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So in my electronics textbooks I see brief mentioning of PNP transistors but very little description of current flow and there are no actual equations or formulae for calculating collector current, collector voltage, and V[CE](collector-emitter potential difference). So how does one compute these properties and how do they differ in transistor action from NPN transistors(which are far more common)?

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closed as too broad by Andy aka, Ricardo, Passerby, Rev1.0, Daniel Grillo Apr 8 '15 at 14:37

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NPN and PNP transistors work essentially the exact same way. PNP's just reverse the voltage and current flow. So for an NPN, to bias it on you have the base at 0.7V ABOVE the emitter, for a PNP you would have the base 0.7V BELOW the emitter. For an NPN, current flows INTO the base. For PNP, current flows OUT of the base.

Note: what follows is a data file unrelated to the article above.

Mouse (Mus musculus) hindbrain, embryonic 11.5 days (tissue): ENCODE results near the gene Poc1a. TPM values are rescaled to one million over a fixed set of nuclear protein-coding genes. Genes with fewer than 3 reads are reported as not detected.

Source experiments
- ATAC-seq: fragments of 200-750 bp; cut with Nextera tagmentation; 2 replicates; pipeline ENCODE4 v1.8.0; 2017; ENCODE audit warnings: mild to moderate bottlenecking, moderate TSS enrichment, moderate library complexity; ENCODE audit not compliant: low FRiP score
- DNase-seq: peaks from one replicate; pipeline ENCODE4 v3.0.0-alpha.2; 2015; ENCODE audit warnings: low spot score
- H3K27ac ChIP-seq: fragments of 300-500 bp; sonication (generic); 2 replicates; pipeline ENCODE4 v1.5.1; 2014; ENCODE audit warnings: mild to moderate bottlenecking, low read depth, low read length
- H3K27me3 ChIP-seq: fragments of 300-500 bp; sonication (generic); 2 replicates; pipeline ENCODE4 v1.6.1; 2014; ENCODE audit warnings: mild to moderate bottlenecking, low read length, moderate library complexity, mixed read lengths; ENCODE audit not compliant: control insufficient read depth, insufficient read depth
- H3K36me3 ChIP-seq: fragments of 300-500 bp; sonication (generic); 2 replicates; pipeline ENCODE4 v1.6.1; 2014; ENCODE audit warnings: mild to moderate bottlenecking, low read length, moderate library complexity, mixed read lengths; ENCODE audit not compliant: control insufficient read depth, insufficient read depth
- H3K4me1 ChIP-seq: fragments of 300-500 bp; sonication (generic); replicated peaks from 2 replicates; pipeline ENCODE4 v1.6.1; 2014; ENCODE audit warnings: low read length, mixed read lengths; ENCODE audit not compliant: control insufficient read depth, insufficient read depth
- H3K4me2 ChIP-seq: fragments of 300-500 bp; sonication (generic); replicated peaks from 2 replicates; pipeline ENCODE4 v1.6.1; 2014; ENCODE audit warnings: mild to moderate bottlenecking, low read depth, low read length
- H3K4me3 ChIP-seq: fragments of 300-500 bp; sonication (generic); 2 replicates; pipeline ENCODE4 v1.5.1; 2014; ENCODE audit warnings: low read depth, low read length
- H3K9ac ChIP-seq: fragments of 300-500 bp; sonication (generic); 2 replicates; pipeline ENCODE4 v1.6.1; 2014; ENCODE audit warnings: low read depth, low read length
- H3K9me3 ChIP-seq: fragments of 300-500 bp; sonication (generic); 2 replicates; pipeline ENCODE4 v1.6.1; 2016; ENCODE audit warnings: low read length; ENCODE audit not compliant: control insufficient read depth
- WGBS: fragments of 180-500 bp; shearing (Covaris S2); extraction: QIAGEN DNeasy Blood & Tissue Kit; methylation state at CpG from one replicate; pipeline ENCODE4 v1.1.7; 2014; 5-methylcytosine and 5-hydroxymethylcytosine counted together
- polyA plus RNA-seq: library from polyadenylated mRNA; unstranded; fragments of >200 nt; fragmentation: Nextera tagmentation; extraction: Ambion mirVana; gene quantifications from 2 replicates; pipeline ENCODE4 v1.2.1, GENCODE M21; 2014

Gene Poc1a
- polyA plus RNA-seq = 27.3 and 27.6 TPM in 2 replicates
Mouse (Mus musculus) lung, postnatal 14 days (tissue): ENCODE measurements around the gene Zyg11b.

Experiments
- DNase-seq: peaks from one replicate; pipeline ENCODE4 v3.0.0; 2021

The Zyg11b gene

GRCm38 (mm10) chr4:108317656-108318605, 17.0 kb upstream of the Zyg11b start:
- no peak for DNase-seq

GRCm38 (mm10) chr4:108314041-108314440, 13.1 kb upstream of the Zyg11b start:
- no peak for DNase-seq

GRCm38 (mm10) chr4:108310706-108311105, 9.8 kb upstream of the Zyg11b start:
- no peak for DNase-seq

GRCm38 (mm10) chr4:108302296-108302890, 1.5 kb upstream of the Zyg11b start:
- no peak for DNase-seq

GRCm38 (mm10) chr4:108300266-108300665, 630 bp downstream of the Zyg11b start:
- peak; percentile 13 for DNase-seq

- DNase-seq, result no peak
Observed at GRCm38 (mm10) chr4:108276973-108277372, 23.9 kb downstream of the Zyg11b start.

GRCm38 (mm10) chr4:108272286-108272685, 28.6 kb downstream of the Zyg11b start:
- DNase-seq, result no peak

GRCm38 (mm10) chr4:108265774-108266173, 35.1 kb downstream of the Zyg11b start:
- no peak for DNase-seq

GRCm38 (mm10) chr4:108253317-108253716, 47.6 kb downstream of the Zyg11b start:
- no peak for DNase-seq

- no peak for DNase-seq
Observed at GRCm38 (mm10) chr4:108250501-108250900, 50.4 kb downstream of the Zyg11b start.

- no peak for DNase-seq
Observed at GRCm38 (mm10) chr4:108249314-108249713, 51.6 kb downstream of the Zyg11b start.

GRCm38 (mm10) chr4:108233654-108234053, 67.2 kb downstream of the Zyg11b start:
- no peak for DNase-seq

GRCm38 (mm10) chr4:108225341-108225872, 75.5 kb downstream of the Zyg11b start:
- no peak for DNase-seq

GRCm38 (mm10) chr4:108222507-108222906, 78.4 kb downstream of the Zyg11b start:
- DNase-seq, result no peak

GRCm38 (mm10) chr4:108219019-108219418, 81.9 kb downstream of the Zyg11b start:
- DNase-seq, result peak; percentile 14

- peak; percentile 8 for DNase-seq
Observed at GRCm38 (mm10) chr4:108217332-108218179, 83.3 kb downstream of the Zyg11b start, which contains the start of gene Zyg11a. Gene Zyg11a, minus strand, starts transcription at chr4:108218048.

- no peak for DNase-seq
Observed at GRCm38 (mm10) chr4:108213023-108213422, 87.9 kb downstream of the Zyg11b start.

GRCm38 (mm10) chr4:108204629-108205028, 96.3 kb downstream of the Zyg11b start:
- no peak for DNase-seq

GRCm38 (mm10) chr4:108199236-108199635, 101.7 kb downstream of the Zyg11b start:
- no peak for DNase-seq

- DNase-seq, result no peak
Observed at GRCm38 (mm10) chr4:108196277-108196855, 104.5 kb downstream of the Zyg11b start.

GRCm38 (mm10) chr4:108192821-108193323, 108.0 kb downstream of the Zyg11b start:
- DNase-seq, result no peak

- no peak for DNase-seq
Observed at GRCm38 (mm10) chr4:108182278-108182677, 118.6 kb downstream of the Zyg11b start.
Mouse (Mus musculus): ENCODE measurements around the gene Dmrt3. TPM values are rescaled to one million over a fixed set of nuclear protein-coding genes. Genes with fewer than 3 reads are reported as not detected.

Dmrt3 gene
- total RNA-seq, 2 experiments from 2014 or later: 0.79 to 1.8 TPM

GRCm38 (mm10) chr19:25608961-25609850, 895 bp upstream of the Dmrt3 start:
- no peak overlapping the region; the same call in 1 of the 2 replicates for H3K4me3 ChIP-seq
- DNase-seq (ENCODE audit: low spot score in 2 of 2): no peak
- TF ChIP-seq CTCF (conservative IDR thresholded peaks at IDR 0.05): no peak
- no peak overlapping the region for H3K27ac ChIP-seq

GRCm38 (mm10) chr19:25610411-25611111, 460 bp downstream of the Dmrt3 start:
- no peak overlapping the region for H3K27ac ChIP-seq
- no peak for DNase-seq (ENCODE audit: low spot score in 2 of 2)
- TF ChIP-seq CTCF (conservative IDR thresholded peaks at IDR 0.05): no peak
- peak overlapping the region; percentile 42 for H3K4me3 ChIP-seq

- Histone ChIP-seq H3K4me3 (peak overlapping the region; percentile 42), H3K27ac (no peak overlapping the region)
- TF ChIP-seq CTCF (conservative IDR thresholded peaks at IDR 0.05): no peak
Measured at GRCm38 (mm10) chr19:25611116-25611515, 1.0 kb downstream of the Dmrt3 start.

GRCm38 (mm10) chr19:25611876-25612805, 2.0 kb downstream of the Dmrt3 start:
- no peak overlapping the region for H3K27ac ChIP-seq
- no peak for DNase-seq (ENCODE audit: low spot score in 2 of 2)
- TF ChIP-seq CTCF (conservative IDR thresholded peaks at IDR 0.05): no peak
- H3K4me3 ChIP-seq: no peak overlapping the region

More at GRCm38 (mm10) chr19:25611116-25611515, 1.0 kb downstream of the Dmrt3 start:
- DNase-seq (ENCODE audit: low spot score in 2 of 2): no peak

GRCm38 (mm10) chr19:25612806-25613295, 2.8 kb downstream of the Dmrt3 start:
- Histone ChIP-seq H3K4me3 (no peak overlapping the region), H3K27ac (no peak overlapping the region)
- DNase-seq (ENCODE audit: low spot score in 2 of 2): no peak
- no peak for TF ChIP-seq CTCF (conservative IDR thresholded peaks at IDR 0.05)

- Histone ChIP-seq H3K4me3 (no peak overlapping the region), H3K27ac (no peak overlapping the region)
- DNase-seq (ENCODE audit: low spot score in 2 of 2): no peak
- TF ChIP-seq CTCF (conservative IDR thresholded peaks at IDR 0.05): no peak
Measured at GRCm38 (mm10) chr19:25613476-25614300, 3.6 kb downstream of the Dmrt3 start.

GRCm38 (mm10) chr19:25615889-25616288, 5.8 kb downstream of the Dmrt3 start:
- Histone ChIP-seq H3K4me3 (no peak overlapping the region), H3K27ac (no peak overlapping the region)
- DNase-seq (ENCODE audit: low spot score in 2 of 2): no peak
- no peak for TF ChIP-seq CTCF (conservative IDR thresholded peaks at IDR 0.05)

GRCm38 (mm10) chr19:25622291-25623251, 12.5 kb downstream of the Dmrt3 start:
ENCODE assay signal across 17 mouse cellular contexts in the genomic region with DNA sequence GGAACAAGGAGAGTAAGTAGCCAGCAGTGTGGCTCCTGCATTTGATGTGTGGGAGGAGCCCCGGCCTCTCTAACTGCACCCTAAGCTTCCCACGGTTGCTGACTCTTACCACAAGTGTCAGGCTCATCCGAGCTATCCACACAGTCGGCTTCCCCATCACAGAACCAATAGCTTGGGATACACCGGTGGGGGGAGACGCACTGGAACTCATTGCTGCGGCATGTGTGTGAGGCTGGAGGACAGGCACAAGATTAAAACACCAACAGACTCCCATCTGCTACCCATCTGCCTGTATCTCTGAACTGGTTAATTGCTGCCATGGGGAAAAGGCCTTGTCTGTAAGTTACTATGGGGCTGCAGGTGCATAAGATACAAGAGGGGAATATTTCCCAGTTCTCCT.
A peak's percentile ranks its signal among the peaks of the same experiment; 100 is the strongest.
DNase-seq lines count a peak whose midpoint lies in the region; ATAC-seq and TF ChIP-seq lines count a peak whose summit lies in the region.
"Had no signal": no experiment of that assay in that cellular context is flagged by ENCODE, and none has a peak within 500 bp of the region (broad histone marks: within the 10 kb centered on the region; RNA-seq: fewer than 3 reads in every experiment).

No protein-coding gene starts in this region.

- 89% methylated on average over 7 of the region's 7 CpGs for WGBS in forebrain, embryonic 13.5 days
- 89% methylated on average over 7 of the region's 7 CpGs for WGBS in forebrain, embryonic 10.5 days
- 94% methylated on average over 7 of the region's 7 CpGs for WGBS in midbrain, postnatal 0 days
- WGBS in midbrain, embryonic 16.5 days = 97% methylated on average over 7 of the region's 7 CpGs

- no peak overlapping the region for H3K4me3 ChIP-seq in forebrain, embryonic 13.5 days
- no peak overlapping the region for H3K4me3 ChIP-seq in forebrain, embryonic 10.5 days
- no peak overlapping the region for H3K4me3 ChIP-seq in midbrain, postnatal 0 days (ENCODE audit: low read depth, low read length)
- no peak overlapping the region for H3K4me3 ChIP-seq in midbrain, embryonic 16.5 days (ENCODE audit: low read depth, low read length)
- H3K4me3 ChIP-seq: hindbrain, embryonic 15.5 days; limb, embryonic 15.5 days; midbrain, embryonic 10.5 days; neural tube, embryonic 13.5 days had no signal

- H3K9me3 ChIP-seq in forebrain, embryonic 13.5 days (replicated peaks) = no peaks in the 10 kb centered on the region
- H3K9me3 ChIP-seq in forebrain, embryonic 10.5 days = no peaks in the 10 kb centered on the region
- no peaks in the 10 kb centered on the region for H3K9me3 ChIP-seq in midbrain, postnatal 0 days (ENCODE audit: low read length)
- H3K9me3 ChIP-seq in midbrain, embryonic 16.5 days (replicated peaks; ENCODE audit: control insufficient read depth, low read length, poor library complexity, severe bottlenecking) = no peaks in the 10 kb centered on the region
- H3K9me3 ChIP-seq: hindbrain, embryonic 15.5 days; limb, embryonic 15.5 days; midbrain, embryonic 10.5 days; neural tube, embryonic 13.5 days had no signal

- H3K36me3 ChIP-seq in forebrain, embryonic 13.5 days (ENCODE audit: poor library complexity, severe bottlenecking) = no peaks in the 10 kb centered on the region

Current flow is also reversed. In an NPN collector current flows into the collector and out the emitter. In a PNP it goes in the emitter and out the collector. But other than that the basic equations apply equally to both.

One other thing, in general PNP's are slower and have lower gain than NPN's but this is becoming less true as fabrication processes improve

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Actually they are same. Just reverse some sign and change some parameter. A book from streetman illustrates this part with the example of PNP rather than other book with NPN.

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